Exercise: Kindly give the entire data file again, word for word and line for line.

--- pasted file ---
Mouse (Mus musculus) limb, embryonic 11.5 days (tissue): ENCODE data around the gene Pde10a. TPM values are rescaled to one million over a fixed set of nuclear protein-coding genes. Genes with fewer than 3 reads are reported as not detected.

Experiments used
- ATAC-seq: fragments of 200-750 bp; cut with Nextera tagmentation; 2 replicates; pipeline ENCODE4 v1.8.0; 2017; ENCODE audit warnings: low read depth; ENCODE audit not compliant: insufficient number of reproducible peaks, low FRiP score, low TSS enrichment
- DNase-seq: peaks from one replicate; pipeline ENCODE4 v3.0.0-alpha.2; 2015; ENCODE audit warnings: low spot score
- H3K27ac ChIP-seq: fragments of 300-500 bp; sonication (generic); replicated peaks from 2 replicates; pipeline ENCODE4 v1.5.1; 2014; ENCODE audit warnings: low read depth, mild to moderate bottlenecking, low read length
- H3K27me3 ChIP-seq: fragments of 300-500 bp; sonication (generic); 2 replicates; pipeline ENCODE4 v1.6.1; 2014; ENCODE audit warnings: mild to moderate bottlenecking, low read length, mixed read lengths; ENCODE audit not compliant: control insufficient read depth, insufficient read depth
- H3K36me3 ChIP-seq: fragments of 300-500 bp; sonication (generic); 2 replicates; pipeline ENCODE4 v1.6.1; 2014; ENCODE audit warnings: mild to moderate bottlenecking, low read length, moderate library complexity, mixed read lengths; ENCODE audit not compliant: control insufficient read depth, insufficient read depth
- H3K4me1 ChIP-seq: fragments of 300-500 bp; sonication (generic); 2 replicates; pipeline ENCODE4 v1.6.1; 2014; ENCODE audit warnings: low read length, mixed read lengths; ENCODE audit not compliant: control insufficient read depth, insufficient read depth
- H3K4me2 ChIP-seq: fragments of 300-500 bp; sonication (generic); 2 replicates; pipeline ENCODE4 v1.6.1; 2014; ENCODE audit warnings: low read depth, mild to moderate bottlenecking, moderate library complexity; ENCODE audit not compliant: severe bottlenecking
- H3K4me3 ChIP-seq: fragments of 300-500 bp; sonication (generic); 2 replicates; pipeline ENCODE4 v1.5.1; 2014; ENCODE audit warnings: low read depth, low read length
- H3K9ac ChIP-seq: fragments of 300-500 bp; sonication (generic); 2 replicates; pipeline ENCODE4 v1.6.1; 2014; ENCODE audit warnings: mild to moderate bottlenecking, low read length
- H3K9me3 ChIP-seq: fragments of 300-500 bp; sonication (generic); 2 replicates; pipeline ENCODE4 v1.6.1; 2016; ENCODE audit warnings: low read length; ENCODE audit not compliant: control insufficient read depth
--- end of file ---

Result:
Mouse (Mus musculus) limb, embryonic 11.5 days (tissue): ENCODE data around the gene Pde10a. TPM values are rescaled to one million over a fixed set of nuclear protein-coding genes. Genes with fewer than 3 reads are reported as not detected.

Experiments used
- ATAC-seq: fragments of 200-750 bp; cut with Nextera tagmentation; 2 replicates; pipeline ENCODE4 v1.8.0; 2017; ENCODE audit warnings: low read depth; ENCODE audit not compliant: insufficient number of reproducible peaks, low FRiP score, low TSS enrichment
- DNase-seq: peaks from one replicate; pipeline ENCODE4 v3.0.0-alpha.2; 2015; ENCODE audit warnings: low spot score
- H3K27ac ChIP-seq: fragments of 300-500 bp; sonication (generic); replicated peaks from 2 replicates; pipeline ENCODE4 v1.5.1; 2014; ENCODE audit warnings: low read depth, mild to moderate bottlenecking, low read length
- H3K27me3 ChIP-seq: fragments of 300-500 bp; sonication (generic); 2 replicates; pipeline ENCODE4 v1.6.1; 2014; ENCODE audit warnings: mild to moderate bottlenecking, low read length, mixed read lengths; ENCODE audit not compliant: control insufficient read depth, insufficient read depth
- H3K36me3 ChIP-seq: fragments of 300-500 bp; sonication (generic); 2 replicates; pipeline ENCODE4 v1.6.1; 2014; ENCODE audit warnings: mild to moderate bottlenecking, low read length, moderate library complexity, mixed read lengths; ENCODE audit not compliant: control insufficient read depth, insufficient read depth
- H3K4me1 ChIP-seq: fragments of 300-500 bp; sonication (generic); 2 replicates; pipeline ENCODE4 v1.6.1; 2014; ENCODE audit warnings: low read length, mixed read lengths; ENCODE audit not compliant: control insufficient read depth, insufficient read depth
- H3K4me2 ChIP-seq: fragments of 300-500 bp; sonication (generic); 2 replicates; pipeline ENCODE4 v1.6.1; 2014; ENCODE audit warnings: low read depth, mild to moderate bottlenecking, moderate library complexity; ENCODE audit not compliant: severe bottlenecking
- H3K4me3 ChIP-seq: fragments of 300-500 bp; sonication (generic); 2 replicates; pipeline ENCODE4 v1.5.1; 2014; ENCODE audit warnings: low read depth, low read length
- H3K9ac ChIP-seq: fragments of 300-500 bp; sonication (generic); 2 replicates; pipeline ENCODE4 v1.6.1; 2014; ENCODE audit warnings: mild to moderate bottlenecking, low read length
- H3K9me3 ChIP-seq: fragments of 300-500 bp; sonication (generic); 2 replicates; pipeline ENCODE4 v1.6.1; 2016; ENCODE audit warnings: low read length; ENCODE audit not compliant: control insufficient read depth